Recently a copy editor had a question about the word “schizoid.”
It was used in connection with a public official being all over the map on restaurant closures during COVID-19.
Was this the best word to use? Probably not.
Was it being used in its literal sense? No.
Was it a word readers would understand in that context? Probably so.
You could argue about all of that.
But the objection was none of that.
The objection was: The word could be offensive to some.
I want to suggest that the risk of offense is not the best reason not to use a word.
In some contexts, like an op-ed page, it might be the best reason to use a word.
Almost any word with power, especially these days, has the potential to offend.
But where would Mark Twain or Lenny Bruce or Martin Luther King Jr. be without words of power?
A collection of words without power — an assemblage sanitized in behalf of correctness left or right or simply neutralized to avoid offense — is likely to be pretty useless. Such an assemblage just takes up valuable space on a page or precious oxygen in a room.
We need to be able to argue about words to be able to a) be clear about what we are actually discussing, b) define our cultural norms and choices, c) occasionally move our society forward.
Let’s talk about the word “riot.”
According to the American left, there is no such thing. I have personally been told: You are to say “demonstrations.” You may not say “riots.”
But they are not the same thing are they?
The March on the Pentagon of 1967 or the Poor People Marches in 1968 were demonstrations.
What happened, a few weeks ago, when people burned police cars, police stations and broke the windows of businesses and looted those businesses, those were riots.
Have there been demonstrations in Portland and Seattle? Yes.
Have there also been riots? Yes.
And when rioters try to burn the federal courthouses in those two cities, they are not engaged in demonstrations. They are engaged in an assault on federal property and the rule of law itself.
We need to be able to say that.
George Orwell was perhaps the most famous and astute observer of language imperialism: He who controls the language has essential control over the norms and values of society — and maybe even over what we perceive as reality and truth. George Carlin plowed this field in his way. (“How is it possible to have a civil war?”)
We need to insist on honesty and plainness of language and speech to establish, first, agreed-upon reality. That’s a common ground necessary to the function of a society both open and tolerant.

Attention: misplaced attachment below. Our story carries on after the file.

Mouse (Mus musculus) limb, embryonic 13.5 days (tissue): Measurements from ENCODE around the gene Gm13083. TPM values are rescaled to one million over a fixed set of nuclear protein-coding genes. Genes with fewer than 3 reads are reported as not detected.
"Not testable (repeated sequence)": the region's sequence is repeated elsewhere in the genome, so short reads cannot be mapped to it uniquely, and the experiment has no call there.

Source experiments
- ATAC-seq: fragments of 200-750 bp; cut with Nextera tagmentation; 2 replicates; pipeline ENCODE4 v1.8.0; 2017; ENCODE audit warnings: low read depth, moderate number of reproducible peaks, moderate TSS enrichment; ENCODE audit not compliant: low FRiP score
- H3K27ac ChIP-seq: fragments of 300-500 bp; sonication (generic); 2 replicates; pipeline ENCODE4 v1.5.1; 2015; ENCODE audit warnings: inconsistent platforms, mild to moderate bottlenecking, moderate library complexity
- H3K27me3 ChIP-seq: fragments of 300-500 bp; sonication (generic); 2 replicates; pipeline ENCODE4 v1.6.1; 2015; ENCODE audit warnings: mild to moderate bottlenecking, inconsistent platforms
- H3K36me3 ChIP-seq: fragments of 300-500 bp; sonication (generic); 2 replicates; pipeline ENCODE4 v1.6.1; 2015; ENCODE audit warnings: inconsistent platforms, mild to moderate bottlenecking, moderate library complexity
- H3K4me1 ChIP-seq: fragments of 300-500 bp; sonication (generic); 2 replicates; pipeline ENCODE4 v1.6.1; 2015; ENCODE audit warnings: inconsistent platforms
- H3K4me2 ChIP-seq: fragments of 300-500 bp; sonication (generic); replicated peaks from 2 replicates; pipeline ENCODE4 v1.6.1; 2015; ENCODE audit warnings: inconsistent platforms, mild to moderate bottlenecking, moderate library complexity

Remember “terminate with extreme prejudice” during the Vietnam era? That meant to kill.
Just as to “terminate the pregnancy” means to end a life.
No one ever said that clear language and a clear mind make for an easy mind. Truth does not come with that guarantee. But the purpose of language is not to obscure life. It is to help us see it more clearly.
Let’s talk about the word “patriot.”
It used to be said that “patriotism is the last refuge of a scoundrel.”
But that is false patriotism — the patriotism of bluster and not service.
And in my time it has meant the demagoguery of fear mongering and division. In the 1960s the George Wallaces and Spiro Agnews of the world held that anyone who disagreed with them hated America.
We are back to that today: If you see the world differently than me, you “hate America.” The president actually said that about the speaker of the House, something I never imagined I would witness in my lifetime.
The left says if you don’t see it exactly their way you are stupid, probably toothless, and should be canceled.
The right says you hate the country.
So, if you demonstrate for justice you hate America?
Maybe if you riot or call July 4 a white nationalist holiday you don’t understand America. Maybe you have not yet learned to love it enough. I fear that many young people lack deep understanding and love for the country.
But if you love justice, you love the idea of, and will eventually love the reality of, the USA.
Let’s bury this “hate America” canard once and for all. Let’s stop judging each other’s hearts.
Let’s look for the helpers and teachers.
John Lewis taught us how to love America. So did King. So did the soldier who went to Vietnam for you when you got some kind of deferment. So did the soldier who went to Afghanistan for you because we have no draft in America but a “volunteer Army” in which the poor fight our wars for us because they cannot afford not to — they are not able to acquire and cannot pay off $100,000 or $200,000 in student debt.
A friend wrote me recently to tell me he is volunteering to be a leader in the “Dialogue For Change” movement — in which people of different classes, races and ideological tribes sit down together to share their worldviews and search for common cause. He said this kind of structured dialogue (and there are several models now cropping up) is the only way forward.
In this time and place, in which one is simply not allowed to say Black lives and blue lives matter or in which we talk about white privilege but never the responsibility that privilege implies (see the Roosevelts and the Rockefellers), I agree with him and I salute him.
Keith C. Burris is executive editor of the Pittsburgh Post-Gazette, and vice president and editorial director of Block Newspapers. He’s at email@example.com.